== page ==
If adding resistors in parallel decreases total resistance, why doesn't the voltage in the circuit change?

I'm sure I'm missing something basic, but here we go:

If adding resistors in parallel decreases total resistance, why doesn't the voltage in the circuit change?

Does the current increase to match the decreased resistance?

Thanks!

• -1 for a badly formulated question: as Houston's answer shows, without knowing the rest of the circuit, there is no way to know what will happen. – Wouter van Ooijen Aug 30 '15 at 20:59

Does the current increase to match the decreased resistance?

Absolutely correct. KVL says that the voltage doesn't change, so the current must change instead in order to compensate.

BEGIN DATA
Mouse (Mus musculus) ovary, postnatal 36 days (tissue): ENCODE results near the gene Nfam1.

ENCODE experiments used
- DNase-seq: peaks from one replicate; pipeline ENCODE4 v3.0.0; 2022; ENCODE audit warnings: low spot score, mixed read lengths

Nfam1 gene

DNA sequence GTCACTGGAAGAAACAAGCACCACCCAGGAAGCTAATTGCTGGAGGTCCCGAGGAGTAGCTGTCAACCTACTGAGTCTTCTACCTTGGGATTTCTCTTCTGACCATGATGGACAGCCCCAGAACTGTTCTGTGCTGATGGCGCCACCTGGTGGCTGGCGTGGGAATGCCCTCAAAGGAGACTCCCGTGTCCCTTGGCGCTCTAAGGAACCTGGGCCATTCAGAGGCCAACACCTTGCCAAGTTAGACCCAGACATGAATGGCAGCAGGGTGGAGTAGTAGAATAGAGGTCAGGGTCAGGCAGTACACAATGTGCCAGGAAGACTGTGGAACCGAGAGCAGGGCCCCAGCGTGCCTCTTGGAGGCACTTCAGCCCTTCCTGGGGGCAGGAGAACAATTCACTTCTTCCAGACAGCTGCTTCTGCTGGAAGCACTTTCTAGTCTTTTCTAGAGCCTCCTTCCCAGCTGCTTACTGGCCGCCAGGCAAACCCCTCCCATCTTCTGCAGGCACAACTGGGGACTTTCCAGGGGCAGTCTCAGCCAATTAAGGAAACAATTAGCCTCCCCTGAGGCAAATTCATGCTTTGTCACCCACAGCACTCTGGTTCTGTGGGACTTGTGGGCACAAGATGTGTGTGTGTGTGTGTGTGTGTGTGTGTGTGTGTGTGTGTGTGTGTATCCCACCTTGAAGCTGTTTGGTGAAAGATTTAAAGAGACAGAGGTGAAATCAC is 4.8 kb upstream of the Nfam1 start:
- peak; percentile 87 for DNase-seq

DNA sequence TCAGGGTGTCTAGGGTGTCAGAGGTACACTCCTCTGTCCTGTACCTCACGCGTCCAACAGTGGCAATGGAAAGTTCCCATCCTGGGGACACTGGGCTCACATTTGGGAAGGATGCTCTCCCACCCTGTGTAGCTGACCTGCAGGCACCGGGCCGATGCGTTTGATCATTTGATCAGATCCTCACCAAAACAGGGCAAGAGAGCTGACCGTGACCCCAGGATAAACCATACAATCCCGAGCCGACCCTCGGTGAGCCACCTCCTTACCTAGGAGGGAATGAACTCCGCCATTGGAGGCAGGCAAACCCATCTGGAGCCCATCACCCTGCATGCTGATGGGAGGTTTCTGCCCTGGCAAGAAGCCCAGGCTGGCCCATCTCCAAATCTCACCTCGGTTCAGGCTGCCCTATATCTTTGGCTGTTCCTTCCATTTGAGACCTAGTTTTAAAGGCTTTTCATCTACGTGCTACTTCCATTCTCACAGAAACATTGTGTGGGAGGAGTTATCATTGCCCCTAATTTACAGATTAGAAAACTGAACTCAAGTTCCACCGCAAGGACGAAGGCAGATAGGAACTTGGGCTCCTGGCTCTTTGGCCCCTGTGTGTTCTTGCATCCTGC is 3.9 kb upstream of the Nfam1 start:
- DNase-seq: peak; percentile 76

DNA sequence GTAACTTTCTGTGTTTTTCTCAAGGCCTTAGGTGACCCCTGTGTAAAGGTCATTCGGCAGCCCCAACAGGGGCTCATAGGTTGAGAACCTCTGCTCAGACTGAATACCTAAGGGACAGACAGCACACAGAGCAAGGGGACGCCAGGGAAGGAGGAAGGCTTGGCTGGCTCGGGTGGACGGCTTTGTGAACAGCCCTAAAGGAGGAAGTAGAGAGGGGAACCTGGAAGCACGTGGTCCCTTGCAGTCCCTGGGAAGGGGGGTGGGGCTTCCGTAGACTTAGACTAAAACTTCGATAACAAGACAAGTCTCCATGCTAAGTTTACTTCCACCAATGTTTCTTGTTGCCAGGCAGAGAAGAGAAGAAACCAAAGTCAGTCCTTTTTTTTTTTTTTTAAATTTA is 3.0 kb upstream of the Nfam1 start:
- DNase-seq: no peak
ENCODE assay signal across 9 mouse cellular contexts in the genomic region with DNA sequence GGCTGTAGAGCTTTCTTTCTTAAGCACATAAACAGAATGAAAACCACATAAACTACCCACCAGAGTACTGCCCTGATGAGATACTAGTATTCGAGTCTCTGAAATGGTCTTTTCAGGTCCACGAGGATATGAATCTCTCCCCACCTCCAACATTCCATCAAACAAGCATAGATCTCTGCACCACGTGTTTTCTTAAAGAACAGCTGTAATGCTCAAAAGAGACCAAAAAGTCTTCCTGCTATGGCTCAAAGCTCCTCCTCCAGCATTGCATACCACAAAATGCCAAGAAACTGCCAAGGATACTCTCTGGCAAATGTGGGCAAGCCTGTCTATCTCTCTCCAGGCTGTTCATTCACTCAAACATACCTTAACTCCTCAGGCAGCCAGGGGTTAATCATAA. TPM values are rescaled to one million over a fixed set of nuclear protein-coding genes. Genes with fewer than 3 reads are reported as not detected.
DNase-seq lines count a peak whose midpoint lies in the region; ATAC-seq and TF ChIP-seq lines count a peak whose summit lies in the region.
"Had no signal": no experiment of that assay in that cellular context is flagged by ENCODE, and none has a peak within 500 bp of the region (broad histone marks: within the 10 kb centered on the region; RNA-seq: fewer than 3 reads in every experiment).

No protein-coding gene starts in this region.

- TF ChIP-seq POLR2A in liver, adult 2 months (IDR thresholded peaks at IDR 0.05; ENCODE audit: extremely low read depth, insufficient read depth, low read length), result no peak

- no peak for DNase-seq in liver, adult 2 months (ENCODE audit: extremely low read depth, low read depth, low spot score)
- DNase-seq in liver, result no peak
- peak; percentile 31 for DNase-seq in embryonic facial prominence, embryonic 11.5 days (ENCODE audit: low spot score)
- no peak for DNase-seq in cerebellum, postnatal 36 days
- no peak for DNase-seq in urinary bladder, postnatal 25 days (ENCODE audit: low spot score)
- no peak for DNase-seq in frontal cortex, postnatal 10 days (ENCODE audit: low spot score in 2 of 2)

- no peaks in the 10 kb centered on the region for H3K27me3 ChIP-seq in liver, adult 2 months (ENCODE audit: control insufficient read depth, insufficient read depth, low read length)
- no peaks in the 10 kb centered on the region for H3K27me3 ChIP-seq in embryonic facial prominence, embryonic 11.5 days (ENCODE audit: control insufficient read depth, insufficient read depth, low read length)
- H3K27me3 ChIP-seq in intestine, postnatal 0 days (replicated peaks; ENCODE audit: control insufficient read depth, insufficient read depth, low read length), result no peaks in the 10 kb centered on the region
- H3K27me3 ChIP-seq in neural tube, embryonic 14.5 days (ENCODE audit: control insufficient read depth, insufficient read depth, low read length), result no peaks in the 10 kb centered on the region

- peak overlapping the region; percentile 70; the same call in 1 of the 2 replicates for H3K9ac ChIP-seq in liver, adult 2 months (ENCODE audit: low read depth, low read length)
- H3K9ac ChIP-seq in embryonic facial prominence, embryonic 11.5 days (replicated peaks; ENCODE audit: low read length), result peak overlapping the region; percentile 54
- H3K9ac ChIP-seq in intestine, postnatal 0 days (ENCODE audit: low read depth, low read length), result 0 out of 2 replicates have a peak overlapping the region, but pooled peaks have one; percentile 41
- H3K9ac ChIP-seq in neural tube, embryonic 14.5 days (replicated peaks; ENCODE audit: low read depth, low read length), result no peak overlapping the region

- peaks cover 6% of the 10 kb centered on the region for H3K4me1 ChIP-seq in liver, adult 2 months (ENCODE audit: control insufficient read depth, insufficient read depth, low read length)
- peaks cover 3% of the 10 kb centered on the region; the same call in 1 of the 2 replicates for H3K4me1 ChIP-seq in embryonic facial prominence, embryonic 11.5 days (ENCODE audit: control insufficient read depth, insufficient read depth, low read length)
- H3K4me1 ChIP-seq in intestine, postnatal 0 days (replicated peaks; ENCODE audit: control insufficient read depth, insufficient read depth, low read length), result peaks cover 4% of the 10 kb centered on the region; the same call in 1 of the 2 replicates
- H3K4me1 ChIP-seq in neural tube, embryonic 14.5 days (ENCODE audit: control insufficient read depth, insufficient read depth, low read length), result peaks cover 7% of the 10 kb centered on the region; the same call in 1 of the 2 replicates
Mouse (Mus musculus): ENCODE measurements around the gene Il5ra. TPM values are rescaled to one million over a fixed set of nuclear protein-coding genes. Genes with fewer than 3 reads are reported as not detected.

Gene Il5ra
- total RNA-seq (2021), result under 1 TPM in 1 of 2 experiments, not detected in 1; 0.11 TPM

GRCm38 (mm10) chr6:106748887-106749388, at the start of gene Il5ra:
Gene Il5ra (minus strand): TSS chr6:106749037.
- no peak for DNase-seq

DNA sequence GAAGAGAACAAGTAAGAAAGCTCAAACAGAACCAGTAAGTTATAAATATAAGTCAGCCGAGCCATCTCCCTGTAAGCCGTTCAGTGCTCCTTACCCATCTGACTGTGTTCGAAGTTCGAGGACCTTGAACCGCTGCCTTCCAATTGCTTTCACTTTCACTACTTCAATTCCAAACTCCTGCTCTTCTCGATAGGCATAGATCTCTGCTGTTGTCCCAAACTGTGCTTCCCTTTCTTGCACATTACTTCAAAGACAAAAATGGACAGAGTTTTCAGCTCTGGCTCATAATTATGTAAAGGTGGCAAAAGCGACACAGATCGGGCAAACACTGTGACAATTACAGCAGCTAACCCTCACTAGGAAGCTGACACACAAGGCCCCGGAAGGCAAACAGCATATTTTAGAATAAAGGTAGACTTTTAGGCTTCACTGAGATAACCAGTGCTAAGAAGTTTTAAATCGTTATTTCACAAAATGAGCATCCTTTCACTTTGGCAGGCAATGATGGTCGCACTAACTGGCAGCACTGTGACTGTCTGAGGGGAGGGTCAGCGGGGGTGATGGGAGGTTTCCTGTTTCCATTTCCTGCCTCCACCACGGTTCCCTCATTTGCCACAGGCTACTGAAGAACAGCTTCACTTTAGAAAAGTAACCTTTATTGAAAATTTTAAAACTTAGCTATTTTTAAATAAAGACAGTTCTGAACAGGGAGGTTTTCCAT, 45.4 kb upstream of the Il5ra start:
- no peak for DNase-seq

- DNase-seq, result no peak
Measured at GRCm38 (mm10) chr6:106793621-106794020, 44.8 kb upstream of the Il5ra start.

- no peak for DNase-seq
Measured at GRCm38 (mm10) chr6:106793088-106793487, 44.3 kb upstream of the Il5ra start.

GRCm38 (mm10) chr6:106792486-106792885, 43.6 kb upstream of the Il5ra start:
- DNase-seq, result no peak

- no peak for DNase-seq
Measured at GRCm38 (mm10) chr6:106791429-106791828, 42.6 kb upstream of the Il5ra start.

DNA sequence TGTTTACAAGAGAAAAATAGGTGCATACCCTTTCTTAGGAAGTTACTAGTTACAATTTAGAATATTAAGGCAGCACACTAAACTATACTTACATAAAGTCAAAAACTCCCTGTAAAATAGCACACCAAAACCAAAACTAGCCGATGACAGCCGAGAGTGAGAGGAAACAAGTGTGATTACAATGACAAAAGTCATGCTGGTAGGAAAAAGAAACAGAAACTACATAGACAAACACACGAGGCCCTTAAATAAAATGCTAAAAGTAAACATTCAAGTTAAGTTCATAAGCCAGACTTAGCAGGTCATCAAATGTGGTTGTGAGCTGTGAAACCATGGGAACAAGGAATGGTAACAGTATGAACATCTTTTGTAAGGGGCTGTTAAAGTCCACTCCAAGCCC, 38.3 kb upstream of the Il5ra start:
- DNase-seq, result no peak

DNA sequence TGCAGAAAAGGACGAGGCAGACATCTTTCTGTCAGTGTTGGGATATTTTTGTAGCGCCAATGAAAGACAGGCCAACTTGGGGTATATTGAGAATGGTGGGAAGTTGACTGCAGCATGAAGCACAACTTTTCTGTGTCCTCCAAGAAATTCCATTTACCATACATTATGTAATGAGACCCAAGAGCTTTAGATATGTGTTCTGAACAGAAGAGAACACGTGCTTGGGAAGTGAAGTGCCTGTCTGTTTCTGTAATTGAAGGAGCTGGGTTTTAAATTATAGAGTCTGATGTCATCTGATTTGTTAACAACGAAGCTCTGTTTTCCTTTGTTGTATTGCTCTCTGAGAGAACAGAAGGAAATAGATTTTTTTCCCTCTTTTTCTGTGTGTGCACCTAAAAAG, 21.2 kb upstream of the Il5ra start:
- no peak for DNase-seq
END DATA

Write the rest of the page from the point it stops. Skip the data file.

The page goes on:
In the case of an ideal voltage source, the source will deliver as much current as is required to maintain the voltage. Adding additional resistors will draw more current. This is just a voltage source doing it's job. simulate this circuit – Schematic created using CircuitLab

In the case of a current source however the voltage will decrease. simulate this circuit

• This assumes a perfect voltage source. A battery, for instance, will change voltage with changing current. – WhatRoughBeast Aug 30 '15 at 20:20